Center for Biological Diversity

Don't Let Nevada Water Hogs Drain the Great Basin

Greater sage grouse
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Ecosystems of Nevada and western Utah are under attack: The Southern Nevada Water Authority has submitted a right-of-way application to the Bureau of Land Management for a 300-mile pipeline to export more than 57 billion gallons of water a year from Great Basin aquifers. These aquifers were filled by ice sheets that melted 10,000 years ago; their water would go to Las Vegas, a city just over a century old trying to expand in the driest desert in North America.

The Center for Biological Diversity, along with its coalition partners in the Great Basin Water Network, successfully stripped the water authority of any rights to water for the pipeline, but the authority has reapplied. The decision to grant or deny the request is now before the state’s water engineer.

The proposed groundwater removal would be devastating. Water tables would drop by 200 feet, and 192,000-plus acres of prime Great Basin shrubland would be dried, destroyed and converted to dryland grasses and annuals. Eight thousand acres of wetlands would be destroyed, and 310 springs and 125 miles of perennial streams would be depleted or drained.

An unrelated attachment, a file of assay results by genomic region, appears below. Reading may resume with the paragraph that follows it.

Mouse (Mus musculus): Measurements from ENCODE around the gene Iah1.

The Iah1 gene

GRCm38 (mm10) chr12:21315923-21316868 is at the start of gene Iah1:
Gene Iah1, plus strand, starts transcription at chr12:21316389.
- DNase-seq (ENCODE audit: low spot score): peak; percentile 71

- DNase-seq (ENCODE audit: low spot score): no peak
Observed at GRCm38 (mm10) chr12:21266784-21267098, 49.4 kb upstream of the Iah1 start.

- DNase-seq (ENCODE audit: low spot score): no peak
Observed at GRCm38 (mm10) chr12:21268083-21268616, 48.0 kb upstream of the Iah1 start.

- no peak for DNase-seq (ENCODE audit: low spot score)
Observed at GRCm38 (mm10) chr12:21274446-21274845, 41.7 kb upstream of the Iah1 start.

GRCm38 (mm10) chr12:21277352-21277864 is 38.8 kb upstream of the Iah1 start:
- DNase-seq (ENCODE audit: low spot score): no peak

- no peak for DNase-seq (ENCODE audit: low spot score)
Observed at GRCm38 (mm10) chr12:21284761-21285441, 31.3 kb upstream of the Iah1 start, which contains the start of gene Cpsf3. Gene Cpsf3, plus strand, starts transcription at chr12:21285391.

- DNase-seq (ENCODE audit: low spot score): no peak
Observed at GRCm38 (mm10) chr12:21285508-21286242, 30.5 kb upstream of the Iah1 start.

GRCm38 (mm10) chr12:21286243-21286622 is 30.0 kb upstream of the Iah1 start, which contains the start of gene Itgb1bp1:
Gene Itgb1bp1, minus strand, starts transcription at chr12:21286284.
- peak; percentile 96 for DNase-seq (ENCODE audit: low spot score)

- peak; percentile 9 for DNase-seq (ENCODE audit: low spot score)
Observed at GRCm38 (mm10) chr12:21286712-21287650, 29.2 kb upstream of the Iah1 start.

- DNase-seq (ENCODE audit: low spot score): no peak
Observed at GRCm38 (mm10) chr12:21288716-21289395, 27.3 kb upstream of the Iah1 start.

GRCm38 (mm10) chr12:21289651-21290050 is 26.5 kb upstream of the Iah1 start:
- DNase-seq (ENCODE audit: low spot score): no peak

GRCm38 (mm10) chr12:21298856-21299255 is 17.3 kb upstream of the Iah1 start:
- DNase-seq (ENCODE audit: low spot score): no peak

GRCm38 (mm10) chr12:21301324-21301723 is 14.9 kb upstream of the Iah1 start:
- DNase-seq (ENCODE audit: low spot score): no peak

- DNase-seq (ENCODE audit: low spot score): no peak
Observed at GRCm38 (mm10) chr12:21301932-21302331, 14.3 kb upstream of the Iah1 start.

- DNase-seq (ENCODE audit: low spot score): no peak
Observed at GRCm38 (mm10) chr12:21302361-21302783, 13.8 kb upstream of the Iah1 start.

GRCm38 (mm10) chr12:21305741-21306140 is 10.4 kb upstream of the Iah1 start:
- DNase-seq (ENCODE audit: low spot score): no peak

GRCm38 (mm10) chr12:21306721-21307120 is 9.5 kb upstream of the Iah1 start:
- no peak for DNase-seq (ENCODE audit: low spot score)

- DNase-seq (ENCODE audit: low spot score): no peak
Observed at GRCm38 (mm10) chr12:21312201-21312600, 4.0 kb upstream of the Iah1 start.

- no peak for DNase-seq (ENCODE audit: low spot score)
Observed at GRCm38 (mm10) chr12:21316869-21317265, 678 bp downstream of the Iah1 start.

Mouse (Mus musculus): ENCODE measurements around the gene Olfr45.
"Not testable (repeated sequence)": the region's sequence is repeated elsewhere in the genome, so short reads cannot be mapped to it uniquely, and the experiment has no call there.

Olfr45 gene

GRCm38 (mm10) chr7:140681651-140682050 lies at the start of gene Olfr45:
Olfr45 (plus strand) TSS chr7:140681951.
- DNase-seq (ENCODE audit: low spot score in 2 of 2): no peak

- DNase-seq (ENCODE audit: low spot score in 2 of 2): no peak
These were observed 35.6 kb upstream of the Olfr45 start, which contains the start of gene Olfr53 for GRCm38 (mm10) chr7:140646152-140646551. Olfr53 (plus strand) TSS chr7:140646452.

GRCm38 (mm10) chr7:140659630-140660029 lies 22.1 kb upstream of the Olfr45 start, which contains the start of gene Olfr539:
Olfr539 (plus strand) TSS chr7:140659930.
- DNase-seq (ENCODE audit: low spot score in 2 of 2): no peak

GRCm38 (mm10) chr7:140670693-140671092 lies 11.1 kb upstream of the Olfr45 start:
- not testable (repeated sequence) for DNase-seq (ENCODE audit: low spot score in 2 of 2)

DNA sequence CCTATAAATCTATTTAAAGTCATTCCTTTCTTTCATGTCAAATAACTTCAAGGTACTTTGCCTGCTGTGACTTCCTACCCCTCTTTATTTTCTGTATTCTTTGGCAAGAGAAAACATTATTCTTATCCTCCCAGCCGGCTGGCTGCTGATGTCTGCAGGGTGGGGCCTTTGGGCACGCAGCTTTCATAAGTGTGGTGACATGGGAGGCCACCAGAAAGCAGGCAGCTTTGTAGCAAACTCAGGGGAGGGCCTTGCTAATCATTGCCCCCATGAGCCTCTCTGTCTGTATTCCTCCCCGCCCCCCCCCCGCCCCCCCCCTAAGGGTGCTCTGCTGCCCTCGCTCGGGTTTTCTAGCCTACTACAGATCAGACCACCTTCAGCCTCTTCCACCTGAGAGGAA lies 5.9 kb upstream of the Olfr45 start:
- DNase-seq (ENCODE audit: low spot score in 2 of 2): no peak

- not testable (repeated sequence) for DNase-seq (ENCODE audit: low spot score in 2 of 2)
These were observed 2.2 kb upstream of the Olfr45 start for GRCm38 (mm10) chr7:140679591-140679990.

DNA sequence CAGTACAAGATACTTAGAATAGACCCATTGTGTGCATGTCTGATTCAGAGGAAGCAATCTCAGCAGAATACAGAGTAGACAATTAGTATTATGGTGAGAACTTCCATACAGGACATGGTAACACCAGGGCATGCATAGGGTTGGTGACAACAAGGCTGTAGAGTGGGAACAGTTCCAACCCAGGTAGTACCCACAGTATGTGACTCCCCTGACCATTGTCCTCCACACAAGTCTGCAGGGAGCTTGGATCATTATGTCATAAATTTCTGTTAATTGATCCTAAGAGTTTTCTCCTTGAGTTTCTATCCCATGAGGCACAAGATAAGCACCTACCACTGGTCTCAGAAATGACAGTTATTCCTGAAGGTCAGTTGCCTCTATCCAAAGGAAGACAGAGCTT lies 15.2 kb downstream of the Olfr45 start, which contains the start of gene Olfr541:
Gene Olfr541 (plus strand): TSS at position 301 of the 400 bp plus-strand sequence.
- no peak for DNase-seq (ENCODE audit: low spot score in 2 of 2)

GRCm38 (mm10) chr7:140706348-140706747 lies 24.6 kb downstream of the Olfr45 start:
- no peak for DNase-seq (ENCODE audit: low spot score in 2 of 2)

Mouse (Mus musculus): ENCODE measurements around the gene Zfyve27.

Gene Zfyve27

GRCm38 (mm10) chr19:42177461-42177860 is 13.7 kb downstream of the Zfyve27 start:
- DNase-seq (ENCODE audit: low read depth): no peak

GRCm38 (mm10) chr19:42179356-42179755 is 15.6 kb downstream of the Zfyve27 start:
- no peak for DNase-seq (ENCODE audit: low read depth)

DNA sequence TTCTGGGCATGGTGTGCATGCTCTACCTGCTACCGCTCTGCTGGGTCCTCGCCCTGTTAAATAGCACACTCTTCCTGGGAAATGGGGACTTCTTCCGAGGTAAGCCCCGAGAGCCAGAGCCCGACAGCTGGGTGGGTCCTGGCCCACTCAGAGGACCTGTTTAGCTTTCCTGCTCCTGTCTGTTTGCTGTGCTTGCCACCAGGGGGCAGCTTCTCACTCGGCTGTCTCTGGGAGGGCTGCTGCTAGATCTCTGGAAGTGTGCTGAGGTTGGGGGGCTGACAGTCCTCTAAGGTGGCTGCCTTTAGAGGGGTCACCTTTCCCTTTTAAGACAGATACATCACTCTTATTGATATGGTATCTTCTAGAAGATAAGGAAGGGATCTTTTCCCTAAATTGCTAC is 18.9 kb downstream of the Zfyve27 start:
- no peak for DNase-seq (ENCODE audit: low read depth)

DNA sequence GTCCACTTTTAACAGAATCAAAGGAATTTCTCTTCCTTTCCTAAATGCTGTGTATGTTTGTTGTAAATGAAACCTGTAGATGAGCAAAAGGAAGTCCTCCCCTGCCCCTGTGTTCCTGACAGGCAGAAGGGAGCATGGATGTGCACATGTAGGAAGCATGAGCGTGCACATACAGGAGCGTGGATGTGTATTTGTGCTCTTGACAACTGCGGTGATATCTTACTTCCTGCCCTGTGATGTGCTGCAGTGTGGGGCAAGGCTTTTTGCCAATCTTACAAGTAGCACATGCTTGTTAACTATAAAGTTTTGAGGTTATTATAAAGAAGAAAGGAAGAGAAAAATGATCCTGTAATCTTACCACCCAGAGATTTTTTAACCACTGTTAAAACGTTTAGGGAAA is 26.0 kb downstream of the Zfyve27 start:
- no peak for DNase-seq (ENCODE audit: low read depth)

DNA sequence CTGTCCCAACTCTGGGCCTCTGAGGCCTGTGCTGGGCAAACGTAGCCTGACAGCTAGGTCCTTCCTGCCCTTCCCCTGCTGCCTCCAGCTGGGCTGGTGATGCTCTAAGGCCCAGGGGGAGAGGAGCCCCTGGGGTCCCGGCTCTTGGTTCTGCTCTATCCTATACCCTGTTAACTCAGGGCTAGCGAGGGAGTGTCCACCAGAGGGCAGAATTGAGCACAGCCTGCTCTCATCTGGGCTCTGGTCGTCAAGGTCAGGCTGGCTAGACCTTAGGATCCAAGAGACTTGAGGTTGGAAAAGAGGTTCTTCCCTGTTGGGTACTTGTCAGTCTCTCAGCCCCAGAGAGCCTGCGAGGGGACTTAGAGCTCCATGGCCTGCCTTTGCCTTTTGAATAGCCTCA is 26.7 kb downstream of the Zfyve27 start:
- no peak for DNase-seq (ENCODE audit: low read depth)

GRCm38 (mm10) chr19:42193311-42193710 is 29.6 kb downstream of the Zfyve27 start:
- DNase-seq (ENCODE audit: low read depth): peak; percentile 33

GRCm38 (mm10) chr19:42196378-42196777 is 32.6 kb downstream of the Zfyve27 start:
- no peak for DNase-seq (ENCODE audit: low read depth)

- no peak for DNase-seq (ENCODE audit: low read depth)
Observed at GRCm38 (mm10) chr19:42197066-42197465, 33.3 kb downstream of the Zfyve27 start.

The toll on wildlife would also be staggering, and the extinction of some desert fish and springsnails is likely. The imperiled greater sage grouse (pictured here), southwestern willow flycatcher and Columbia spotted frog would be hung out to dry, along with iconic species such as pronghorn and elk.

All of this is a needless waste of life. In its own water-resources reports, the Southern Nevada Water Authority admits it can increase supply through enhanced conservation by an amount greater than the pipeline would provide.

Jason King, the Nevada water engineer, needs to be told immediately that this pipeline is not an option. Please, write to him today and tell your friends to do the same.

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Please take action by November 28, 2011.

Photo of Greater Sage Grouse © Carol Davis.

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